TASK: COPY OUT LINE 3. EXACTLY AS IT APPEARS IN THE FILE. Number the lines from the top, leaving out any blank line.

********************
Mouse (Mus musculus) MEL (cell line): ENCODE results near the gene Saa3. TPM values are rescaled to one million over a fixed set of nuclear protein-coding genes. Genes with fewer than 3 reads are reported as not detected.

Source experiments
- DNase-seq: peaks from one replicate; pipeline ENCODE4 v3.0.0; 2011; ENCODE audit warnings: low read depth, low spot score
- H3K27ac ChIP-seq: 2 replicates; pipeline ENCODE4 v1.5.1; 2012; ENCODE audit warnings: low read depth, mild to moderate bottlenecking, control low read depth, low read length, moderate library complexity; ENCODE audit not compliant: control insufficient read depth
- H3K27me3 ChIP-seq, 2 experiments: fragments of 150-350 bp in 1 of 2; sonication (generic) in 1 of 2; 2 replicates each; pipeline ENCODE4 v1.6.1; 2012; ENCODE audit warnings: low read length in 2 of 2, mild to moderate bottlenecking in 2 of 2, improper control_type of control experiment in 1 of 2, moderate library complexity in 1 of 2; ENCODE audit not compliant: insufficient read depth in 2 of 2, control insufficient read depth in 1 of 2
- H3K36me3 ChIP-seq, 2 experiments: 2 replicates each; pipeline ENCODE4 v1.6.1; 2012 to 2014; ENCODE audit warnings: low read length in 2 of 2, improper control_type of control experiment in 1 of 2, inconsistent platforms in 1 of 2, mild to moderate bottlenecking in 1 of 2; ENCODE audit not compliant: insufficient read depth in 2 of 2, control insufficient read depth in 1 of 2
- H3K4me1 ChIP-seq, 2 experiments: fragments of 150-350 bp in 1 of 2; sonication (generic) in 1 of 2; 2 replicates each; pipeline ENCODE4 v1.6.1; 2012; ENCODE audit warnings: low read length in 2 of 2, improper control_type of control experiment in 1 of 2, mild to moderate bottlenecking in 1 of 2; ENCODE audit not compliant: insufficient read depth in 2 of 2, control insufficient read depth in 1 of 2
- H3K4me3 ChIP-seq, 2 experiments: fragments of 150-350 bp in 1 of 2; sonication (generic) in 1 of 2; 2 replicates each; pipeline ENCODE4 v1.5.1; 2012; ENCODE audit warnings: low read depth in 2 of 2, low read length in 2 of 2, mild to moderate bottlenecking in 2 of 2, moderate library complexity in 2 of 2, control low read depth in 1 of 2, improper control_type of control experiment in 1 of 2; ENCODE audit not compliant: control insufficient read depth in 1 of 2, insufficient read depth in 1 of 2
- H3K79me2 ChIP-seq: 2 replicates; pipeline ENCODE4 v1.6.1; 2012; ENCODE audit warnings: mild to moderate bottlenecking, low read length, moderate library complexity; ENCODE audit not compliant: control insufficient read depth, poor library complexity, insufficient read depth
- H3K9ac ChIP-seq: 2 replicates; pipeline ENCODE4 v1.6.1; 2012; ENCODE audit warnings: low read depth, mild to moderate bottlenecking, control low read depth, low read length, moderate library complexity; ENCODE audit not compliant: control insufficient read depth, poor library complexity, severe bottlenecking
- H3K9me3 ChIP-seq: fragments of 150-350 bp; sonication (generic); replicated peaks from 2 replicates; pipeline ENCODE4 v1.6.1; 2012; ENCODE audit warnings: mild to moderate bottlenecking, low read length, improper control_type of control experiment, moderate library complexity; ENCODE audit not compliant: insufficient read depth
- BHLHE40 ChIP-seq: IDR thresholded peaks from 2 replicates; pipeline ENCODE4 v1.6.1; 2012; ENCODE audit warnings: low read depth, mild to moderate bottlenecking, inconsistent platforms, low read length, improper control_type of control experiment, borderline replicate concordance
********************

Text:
- DNase-seq: peaks from one replicate; pipeline ENCODE4 v3.0.0; 2011; ENCODE audit warnings: low read depth, low spot score